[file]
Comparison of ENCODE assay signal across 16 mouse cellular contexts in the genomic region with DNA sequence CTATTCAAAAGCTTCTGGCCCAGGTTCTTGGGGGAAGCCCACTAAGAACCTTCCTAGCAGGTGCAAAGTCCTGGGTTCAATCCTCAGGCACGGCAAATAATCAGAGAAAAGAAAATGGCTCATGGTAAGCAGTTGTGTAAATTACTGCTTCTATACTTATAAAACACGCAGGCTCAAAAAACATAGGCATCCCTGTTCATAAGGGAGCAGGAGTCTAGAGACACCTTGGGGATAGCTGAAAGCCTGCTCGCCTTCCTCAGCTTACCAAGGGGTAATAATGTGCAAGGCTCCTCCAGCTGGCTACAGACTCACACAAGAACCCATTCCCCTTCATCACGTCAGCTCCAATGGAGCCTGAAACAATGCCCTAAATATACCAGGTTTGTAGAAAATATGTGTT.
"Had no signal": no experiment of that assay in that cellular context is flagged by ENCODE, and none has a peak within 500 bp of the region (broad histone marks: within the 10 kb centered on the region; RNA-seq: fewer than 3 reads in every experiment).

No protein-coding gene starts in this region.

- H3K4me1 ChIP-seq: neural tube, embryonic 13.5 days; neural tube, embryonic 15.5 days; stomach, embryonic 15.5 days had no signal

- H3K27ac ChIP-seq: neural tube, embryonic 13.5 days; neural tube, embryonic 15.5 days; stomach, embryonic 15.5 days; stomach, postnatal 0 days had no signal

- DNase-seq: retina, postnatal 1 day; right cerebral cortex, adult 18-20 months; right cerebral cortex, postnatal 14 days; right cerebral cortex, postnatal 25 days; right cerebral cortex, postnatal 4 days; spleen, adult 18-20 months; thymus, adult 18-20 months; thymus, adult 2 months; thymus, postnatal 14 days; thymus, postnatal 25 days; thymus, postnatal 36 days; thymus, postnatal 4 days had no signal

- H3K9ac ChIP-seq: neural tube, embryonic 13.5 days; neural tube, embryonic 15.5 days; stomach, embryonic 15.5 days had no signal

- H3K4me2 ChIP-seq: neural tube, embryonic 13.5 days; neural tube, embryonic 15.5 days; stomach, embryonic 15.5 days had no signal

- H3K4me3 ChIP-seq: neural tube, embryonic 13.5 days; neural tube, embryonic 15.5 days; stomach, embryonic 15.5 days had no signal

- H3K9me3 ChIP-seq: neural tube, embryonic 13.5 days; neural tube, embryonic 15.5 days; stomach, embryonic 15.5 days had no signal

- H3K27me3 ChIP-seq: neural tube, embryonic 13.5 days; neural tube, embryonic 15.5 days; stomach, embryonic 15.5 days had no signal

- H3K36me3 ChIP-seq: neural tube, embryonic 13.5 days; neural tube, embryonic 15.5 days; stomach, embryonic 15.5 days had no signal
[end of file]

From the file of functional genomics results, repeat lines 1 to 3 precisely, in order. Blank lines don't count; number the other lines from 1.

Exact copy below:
Comparison of ENCODE assay signal across 16 mouse cellular contexts in the genomic region with DNA sequence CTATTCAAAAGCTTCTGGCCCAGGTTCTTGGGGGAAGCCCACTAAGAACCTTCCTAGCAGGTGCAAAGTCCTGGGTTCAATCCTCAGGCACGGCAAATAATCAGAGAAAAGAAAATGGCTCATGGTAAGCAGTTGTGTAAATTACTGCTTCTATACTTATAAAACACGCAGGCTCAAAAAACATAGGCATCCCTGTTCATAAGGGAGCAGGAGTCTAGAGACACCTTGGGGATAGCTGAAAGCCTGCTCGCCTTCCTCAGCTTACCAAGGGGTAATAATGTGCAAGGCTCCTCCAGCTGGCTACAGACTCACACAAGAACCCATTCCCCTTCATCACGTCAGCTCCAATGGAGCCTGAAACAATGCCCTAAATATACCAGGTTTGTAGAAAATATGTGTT.
"Had no signal": no experiment of that assay in that cellular context is flagged by ENCODE, and none has a peak within 500 bp of the region (broad histone marks: within the 10 kb centered on the region; RNA-seq: fewer than 3 reads in every experiment).

No protein-coding gene starts in this region.